Soon under universities took notice and Georgetown University (those Jesuits know how to follow the money) were looking for a piece of the action. Other followed these two universities. Soon Cassidy/Schlossberg were rich in lobbying fees and in Congress “earmarks” became routine on the Hill.
While Cassidy’s firm might have invented the earmark device it, was the Republicans who perfected it. Kaiser quotes retired Republican senator Chuck Hagel about the famous Tom DeLay K Street Project…..”They wanted to build a triad: the White House, K Street and business, and Congress, and just luck up the issues.”
That “project” came to an end when the lobbyist Jack Abramoff swindled Native American gaming interests out of millions and ended up in jail where he is currently serving time.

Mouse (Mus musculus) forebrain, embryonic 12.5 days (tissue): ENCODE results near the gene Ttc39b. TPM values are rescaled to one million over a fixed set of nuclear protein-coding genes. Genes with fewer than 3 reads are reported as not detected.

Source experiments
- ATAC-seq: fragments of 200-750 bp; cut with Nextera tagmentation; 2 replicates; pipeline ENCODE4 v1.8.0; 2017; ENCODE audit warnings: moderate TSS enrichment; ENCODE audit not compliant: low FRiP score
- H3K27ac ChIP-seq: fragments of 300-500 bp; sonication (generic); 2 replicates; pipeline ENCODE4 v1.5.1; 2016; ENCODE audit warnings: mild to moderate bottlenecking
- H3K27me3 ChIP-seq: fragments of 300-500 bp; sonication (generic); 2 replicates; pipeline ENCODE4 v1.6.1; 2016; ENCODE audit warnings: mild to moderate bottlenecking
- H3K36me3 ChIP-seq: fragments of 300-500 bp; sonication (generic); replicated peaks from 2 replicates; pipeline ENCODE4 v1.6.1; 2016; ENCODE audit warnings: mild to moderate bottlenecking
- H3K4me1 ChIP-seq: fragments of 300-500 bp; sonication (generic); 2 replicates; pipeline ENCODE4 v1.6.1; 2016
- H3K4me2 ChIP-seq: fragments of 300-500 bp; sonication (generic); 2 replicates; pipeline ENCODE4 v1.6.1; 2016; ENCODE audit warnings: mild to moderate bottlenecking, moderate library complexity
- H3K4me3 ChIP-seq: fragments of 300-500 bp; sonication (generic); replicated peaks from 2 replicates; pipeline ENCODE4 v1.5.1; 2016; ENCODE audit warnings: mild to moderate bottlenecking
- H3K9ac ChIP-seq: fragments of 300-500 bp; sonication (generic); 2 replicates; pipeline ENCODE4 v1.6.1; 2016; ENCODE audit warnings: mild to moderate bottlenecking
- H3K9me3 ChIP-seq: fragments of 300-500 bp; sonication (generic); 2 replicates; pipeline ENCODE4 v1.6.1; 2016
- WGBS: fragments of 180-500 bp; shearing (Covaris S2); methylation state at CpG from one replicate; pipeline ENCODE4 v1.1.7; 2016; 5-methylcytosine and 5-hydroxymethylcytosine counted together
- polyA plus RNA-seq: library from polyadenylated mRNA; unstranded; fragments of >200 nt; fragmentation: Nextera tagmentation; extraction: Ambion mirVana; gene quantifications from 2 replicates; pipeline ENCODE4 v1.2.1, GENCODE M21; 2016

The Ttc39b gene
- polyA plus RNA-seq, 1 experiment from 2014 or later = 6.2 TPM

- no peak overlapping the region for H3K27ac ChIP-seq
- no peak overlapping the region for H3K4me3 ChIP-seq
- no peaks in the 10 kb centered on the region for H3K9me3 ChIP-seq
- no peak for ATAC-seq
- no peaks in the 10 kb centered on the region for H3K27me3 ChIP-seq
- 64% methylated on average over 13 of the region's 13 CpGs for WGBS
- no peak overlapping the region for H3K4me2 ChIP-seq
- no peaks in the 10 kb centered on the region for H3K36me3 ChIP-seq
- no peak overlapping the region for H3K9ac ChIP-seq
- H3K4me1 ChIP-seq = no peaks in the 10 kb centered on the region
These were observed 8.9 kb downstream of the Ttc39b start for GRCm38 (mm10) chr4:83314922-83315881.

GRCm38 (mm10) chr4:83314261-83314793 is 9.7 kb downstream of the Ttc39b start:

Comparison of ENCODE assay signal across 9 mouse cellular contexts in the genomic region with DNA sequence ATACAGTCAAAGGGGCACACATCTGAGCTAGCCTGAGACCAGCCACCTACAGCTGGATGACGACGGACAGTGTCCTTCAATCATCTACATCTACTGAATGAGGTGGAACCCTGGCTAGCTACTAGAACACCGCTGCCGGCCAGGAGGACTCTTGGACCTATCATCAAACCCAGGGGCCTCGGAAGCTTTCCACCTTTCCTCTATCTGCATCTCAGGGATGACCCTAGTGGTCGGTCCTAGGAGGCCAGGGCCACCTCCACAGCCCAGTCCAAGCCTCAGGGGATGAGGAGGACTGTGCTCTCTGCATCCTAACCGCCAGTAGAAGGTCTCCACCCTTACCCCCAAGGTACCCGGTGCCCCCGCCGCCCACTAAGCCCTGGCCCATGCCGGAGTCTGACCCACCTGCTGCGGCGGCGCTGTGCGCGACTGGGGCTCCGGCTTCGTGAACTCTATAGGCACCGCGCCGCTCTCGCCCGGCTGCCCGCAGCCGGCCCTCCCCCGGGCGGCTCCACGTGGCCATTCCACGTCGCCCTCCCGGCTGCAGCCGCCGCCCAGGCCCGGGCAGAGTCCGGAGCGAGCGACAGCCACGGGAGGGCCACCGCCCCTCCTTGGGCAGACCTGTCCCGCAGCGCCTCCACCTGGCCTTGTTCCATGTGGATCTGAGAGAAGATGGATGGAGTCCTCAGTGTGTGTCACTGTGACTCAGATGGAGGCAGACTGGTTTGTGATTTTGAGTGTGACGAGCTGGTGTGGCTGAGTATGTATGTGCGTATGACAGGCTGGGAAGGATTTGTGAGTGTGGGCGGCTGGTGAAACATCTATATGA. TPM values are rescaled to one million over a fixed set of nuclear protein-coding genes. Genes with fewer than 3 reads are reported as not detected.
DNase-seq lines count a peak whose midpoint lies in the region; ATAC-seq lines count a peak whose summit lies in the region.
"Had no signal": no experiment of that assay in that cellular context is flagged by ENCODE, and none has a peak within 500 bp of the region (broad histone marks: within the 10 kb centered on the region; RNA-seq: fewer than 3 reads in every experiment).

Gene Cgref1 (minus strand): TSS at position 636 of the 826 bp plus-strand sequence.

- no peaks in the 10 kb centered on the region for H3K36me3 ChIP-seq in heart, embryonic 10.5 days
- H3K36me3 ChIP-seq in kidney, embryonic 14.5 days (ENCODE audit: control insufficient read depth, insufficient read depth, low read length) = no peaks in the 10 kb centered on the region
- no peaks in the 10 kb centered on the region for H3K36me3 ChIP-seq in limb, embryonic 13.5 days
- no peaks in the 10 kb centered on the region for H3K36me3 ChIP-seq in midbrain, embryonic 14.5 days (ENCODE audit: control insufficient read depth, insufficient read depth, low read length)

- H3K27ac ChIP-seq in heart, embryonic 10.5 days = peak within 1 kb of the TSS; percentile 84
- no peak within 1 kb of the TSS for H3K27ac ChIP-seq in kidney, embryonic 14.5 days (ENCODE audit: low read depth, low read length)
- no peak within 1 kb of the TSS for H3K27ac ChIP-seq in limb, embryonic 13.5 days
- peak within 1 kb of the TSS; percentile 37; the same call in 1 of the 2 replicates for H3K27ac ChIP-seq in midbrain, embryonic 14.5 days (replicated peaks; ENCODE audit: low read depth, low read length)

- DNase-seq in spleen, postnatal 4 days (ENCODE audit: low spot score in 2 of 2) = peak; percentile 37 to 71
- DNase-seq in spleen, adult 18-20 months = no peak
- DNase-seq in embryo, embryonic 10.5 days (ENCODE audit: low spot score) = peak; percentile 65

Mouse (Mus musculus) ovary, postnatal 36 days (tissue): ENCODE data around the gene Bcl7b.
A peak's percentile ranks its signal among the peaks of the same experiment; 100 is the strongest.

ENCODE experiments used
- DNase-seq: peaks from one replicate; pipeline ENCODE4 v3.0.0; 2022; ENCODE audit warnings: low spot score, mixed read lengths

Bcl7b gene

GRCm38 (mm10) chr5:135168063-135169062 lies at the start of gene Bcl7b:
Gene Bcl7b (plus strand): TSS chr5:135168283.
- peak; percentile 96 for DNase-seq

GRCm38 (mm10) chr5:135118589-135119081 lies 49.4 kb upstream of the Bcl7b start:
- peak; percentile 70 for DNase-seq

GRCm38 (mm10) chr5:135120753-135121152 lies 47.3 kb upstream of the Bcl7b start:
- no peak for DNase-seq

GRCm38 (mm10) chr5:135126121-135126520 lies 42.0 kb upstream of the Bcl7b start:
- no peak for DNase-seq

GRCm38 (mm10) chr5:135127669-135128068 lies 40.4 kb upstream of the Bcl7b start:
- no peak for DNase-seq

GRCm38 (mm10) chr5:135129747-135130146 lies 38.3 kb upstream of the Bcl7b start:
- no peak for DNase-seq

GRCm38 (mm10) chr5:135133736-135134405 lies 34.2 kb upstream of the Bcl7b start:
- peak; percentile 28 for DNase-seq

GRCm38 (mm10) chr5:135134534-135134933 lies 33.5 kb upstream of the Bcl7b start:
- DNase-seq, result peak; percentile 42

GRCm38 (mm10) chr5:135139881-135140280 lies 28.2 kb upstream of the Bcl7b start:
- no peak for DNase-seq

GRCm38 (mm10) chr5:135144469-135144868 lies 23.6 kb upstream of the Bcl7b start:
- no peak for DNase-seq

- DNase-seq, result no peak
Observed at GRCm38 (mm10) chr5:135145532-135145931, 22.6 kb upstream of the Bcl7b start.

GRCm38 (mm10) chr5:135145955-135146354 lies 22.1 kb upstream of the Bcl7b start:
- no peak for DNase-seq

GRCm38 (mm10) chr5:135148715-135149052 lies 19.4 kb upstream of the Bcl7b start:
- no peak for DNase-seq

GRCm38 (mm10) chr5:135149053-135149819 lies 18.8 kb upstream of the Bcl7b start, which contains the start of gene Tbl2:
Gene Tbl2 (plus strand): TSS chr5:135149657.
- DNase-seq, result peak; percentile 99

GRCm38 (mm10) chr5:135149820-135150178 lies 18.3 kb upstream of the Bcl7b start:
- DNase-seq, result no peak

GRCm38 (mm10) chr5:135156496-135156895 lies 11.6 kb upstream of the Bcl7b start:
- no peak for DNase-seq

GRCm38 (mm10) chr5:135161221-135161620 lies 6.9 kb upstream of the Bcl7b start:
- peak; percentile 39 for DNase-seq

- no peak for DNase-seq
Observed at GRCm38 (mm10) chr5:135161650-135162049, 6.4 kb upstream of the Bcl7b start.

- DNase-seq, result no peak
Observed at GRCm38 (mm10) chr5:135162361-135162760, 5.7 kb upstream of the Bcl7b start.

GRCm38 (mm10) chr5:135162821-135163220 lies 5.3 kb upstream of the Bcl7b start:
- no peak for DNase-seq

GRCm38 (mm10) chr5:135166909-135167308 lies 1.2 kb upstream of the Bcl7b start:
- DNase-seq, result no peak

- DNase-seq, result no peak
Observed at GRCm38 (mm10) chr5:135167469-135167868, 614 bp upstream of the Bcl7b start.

Cassidy, meanwhile, is still walking the halls of Congress, pressing the flesh, but he has lost some of his power in his old age. Also he split with his buddy Ken Schlossberg years ago. That is a great story to end this blog.
It seems the break up of the Cassidy/Schlossberg basement firm came at the 1984 Democratic convention. There was a dispute between the partners over whether Schlossberg and his wife could use a limousine the firm had hired to drive about an hour north of San Francisco to look at some Brittany spaniel puppies the Schlossbergs wanted to buy. The Cassidy/Schlossberg firm was going to the dogs!
Well, enough is enough, even for low life like lobbyists.